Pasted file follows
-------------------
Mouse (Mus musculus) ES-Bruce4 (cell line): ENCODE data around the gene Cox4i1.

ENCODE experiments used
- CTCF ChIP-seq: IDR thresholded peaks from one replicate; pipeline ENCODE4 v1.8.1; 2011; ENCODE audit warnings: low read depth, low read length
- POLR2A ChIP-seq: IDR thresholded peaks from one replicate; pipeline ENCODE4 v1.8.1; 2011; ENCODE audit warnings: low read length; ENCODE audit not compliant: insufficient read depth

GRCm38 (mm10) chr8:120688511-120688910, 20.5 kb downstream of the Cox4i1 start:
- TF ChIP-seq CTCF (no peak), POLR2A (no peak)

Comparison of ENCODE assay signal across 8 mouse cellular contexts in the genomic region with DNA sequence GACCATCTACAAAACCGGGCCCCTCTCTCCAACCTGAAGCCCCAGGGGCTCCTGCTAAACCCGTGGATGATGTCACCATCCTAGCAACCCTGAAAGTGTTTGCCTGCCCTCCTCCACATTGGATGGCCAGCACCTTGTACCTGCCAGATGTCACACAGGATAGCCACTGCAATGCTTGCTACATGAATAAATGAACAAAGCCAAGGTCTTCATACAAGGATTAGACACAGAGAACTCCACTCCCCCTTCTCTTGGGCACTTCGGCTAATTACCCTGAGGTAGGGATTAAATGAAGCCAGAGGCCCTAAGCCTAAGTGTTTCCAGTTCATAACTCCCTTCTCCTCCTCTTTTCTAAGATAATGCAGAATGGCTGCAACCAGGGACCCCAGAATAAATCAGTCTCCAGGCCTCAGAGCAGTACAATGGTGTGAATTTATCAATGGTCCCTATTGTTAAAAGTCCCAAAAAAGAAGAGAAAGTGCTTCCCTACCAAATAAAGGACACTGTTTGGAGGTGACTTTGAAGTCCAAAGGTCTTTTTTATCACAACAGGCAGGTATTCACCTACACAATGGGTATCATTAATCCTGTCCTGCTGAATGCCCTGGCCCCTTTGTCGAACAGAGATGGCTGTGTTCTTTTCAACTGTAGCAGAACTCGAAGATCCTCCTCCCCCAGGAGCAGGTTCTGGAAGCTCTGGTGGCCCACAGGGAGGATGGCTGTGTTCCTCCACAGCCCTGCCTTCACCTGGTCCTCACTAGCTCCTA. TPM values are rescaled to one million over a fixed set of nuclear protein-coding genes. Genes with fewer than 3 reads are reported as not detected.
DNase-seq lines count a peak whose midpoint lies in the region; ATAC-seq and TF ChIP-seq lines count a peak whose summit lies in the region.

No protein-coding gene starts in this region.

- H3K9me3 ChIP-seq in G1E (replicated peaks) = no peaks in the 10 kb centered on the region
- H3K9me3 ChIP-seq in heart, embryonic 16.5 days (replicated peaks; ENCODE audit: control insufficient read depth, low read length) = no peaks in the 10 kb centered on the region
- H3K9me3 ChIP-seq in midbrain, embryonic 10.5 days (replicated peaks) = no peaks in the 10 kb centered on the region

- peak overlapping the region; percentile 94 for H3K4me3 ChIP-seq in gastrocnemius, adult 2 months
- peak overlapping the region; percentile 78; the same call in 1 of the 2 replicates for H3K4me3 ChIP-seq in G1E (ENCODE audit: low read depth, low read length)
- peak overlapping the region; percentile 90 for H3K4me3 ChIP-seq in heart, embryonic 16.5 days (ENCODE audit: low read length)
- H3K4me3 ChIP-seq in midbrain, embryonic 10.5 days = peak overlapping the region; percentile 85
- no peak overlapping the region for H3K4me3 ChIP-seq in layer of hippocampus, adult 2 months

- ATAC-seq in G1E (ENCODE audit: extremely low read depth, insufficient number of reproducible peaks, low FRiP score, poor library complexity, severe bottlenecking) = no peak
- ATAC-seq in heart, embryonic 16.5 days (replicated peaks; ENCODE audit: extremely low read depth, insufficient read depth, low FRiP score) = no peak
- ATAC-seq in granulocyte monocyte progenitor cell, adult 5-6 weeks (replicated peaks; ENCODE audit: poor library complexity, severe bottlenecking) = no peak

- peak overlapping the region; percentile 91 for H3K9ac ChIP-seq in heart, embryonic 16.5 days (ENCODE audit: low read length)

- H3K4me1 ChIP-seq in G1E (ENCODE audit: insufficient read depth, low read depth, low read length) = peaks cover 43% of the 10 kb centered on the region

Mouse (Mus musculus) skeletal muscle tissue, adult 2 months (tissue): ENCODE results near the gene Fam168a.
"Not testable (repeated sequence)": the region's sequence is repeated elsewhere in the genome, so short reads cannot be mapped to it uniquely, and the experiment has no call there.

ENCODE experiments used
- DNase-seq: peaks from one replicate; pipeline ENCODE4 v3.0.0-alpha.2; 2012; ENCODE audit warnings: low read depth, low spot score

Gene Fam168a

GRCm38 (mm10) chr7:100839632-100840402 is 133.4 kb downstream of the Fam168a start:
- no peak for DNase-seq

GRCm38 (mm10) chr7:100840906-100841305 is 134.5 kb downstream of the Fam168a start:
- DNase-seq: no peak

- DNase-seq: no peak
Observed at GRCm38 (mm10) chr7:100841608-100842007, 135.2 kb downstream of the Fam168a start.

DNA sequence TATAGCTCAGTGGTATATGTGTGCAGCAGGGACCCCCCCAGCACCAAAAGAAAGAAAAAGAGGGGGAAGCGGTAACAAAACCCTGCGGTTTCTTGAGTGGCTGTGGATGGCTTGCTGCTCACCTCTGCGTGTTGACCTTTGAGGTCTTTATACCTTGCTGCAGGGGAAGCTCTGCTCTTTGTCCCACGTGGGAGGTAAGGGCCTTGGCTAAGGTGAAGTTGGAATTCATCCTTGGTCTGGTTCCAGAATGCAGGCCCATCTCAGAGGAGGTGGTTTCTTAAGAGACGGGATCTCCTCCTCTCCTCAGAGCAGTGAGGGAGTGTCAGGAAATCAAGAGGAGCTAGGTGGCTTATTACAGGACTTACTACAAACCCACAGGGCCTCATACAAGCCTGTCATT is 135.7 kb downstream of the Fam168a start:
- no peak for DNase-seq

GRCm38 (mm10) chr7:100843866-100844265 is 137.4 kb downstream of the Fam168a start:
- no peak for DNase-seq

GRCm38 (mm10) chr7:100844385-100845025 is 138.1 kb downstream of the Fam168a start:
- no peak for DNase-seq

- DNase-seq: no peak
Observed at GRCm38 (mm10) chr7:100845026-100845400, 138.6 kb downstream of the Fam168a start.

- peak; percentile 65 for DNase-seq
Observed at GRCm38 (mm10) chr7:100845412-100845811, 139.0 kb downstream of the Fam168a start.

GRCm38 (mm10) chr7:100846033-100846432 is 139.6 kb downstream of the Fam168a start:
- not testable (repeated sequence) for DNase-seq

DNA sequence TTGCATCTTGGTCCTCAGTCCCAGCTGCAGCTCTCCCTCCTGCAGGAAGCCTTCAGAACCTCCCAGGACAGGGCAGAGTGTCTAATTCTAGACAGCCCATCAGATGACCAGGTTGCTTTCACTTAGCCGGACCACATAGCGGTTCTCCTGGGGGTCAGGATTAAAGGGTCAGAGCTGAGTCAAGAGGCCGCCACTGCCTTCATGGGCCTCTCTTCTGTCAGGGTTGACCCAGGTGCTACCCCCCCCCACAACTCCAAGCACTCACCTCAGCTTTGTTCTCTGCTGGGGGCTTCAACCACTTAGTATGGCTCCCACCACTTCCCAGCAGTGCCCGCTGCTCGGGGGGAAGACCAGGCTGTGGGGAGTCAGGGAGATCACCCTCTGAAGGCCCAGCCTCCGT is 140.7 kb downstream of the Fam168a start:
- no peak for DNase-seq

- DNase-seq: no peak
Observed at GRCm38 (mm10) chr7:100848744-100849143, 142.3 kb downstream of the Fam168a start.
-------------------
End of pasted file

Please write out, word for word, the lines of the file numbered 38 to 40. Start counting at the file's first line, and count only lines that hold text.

GRCm38 (mm10) chr7:100844385-100845025 is 138.1 kb downstream of the Fam168a start:
- no peak for DNase-seq

- DNase-seq: no peak